Feelings, Nothing More than Feelings …

1 Apr

Since you know that Carl Jung was a psychoanalyst, you might well suppose that he dealt with feelings, and you would be correct! Many people say they are sad, or frustrated, or disappointed, as if that particular feeling were all-consuming and would stay with them for the duration. Actually, though, feelings come and go. With my patients I often refer to the “dark green feelings.” These are the feeling colors of wintertime — hurt, guilt, loneliness, sadness, etc. — which will eventually yield to the pastels of spring.
Feelings go hand in hand with thoughts. If you think about someone who has been a victim, the thought experiences you portray in your mind will yield feelings of hurt, shame, sadness but possibly go to outrage! If on the other hand, you think about relaxing on a porch swing on a summer’s day, your thoughts may go to contentment, peace and overall well-being.
In general, we need to realize that we can let go of disturbing feelings and replace them with more supportive, confident feelings. This process will enable us to improve our physical health as well. I will write more about the process in a later blog. Right now I want to return to what Jung called the “opposites” of Feeling versus Thinking.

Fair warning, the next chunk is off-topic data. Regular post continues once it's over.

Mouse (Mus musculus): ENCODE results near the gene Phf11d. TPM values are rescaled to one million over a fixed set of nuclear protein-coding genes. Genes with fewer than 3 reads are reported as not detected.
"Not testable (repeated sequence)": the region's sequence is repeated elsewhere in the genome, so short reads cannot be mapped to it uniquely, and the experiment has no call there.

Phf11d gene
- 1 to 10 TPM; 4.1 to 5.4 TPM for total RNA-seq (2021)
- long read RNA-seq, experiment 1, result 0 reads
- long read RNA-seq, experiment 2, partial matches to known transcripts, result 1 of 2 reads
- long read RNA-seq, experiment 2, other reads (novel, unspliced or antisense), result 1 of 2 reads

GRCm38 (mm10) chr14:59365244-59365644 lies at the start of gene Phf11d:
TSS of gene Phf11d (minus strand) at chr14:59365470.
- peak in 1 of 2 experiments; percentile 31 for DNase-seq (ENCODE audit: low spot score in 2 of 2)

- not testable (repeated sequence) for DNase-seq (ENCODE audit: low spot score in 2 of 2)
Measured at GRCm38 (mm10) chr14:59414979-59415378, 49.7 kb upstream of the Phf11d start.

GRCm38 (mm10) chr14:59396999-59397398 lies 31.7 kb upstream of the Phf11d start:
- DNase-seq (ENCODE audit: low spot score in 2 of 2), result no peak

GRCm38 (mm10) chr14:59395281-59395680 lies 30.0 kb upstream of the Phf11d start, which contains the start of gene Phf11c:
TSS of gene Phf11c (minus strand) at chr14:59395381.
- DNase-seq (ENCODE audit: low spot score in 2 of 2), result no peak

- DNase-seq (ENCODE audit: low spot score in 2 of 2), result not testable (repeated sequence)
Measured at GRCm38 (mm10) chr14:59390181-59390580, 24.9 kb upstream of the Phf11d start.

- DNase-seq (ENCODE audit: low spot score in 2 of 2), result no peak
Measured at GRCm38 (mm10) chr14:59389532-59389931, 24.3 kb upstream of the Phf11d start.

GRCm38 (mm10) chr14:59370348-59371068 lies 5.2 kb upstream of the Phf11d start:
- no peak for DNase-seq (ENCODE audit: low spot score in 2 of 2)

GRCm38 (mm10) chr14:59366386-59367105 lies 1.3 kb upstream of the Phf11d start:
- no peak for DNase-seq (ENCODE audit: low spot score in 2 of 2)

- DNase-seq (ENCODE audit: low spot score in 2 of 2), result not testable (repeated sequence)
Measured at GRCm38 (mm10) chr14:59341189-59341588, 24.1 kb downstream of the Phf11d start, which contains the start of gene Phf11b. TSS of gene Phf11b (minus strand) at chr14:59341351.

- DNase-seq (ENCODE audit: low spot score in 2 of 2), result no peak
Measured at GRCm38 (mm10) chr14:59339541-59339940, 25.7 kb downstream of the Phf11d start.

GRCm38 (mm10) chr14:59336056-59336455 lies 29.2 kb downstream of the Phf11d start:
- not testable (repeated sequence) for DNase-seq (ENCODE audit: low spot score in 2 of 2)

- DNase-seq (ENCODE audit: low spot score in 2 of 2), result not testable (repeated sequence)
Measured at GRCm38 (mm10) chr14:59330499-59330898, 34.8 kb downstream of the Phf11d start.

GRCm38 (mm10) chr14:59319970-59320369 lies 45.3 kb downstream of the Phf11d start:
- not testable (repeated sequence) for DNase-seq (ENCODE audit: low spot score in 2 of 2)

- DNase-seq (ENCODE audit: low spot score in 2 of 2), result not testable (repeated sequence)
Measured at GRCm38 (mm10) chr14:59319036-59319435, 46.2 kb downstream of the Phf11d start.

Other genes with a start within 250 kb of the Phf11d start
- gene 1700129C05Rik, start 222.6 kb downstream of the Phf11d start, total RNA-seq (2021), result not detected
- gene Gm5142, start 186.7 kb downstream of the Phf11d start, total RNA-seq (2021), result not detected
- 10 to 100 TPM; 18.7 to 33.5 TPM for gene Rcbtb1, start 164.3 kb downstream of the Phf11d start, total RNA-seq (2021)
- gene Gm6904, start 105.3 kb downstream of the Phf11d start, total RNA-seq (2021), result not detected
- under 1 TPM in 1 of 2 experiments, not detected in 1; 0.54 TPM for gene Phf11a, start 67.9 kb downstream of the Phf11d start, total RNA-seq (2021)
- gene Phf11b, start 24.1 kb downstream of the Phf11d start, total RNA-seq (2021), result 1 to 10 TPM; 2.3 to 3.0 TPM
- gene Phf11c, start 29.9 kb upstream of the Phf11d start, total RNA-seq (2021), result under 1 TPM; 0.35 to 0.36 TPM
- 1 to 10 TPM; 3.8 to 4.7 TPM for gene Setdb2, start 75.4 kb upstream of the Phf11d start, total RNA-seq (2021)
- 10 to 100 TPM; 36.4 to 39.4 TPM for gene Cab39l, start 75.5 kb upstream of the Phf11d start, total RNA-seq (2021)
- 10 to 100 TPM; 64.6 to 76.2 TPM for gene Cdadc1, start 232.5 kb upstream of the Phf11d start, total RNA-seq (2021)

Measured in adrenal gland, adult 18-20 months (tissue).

Jung noted that human beings usually act on either thoughts or feelings, so that either one of these modalities is a motivator for action. The values we hold dear (consciously or unawares) propel us to action.
In the case of Feeling, a person will hold certain RATIONAL but SUBJECTIVE values, which will guide his/her actions. For example, a person might prize courage and act in the workplace against injustice as a whistle blower. Or a person might be motivated by compassion to serve the needy or homeless. Jung emphasized that Feelings are rational motivators to action, but they are subjective to the individual who prizes courage, compassion, honesty or some other value.
The Thinking person prefers to take action or make judgments based on universally held values; that is, RATIONAL and OBJECTIVE values. Such values are widely held by large numbers of people. At the extreme, the values which derive from mathematical equations can be said to be universally true (depending on which type of mathematics one espouses!)
Thinking persons are those who calculate their path using principles which are widely held by a majority of people. They prefer using the logic of the head, the prefrontal cortex, to solve problems. In the economic world, Thinking persons often arrive at their final decision based on the cost of one alternative versus another. Thus in a Thinking world, people become statistics who can easily be “let go” if a business has a downturn.
Feeling persons, on the other hand, utilize as tools whatever they value most (for example, compassion) to make their decisions. In that sense, Feeling persons are more independent in their value systems than those who prefer Thinking. Although holding firm to principles is important to Feeling persons, probably these “heart-based” persons seek above all else Harmony in their lives and in society.

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